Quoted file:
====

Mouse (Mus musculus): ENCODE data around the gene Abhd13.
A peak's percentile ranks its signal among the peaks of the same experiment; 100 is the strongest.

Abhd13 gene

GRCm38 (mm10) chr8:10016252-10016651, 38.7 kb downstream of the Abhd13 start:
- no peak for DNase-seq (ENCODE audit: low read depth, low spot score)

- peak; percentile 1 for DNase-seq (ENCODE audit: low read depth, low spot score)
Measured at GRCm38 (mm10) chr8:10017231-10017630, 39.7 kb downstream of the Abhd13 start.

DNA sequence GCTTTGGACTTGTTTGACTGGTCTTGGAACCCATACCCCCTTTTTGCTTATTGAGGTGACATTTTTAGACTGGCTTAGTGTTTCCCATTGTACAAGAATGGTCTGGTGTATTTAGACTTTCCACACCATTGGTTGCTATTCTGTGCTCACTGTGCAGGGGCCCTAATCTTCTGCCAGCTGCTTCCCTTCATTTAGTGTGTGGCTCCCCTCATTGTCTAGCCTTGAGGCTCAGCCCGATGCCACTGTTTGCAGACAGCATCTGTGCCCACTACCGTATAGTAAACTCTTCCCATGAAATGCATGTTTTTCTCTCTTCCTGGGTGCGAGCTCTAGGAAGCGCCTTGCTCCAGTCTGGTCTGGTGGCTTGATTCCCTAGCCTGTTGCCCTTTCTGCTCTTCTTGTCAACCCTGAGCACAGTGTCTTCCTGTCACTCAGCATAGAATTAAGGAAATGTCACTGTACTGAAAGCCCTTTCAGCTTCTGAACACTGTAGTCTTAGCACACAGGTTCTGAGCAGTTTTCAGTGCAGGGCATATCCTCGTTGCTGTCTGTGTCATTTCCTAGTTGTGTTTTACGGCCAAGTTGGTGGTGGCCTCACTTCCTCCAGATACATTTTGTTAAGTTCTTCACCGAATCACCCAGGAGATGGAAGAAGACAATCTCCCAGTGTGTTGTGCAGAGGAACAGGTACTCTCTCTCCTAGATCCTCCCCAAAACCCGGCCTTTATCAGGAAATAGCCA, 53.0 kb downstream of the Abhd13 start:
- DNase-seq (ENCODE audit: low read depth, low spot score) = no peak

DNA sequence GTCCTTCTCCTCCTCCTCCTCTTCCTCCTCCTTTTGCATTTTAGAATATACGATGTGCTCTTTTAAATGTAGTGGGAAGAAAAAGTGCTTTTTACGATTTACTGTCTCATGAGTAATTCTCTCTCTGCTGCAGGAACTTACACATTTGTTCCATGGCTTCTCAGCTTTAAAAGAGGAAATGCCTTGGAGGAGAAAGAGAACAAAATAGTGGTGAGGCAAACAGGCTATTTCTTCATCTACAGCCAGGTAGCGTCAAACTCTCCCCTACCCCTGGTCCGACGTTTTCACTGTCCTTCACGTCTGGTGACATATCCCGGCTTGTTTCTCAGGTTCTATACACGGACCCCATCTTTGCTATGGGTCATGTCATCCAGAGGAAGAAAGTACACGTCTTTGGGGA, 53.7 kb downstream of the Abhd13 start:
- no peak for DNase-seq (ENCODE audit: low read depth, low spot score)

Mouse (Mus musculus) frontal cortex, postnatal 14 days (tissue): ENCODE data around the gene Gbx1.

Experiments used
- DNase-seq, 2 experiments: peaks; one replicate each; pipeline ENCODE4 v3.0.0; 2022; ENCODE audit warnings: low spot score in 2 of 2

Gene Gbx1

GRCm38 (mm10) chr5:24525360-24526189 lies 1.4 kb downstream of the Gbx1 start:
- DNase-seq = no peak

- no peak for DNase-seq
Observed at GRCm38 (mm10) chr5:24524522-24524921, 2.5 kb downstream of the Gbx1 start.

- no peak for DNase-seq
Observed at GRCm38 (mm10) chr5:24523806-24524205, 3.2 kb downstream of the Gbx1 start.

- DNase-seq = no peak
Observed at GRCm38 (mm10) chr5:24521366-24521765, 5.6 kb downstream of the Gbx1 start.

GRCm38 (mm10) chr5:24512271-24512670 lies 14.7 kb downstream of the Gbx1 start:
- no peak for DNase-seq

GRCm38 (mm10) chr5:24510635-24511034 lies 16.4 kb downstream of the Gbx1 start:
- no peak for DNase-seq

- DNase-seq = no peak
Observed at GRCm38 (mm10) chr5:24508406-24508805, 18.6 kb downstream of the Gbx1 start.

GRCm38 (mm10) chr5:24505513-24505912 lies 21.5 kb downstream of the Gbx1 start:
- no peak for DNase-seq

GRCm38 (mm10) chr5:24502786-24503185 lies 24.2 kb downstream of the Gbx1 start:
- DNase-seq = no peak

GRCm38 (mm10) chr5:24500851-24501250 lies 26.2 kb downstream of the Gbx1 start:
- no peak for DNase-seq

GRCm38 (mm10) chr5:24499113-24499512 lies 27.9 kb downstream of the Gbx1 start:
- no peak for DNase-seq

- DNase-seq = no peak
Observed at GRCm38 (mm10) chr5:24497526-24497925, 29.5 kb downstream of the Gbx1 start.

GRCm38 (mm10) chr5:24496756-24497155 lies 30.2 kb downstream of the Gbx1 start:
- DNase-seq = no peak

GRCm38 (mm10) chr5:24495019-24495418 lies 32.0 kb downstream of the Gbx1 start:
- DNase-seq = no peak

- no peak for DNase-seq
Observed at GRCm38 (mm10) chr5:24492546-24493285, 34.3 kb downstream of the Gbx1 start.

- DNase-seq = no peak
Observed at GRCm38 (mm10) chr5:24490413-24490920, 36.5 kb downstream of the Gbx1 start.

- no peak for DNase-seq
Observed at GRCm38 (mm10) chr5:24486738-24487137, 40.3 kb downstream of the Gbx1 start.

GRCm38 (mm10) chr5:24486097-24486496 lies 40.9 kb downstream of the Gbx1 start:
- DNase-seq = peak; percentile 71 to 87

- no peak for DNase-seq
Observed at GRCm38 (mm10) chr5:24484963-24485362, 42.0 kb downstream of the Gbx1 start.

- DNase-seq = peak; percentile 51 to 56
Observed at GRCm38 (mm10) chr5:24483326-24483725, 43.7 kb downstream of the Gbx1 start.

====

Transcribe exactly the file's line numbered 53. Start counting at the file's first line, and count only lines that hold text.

Observed at GRCm38 (mm10) chr5:24484963-24485362, 42.0 kb downstream of the Gbx1 start.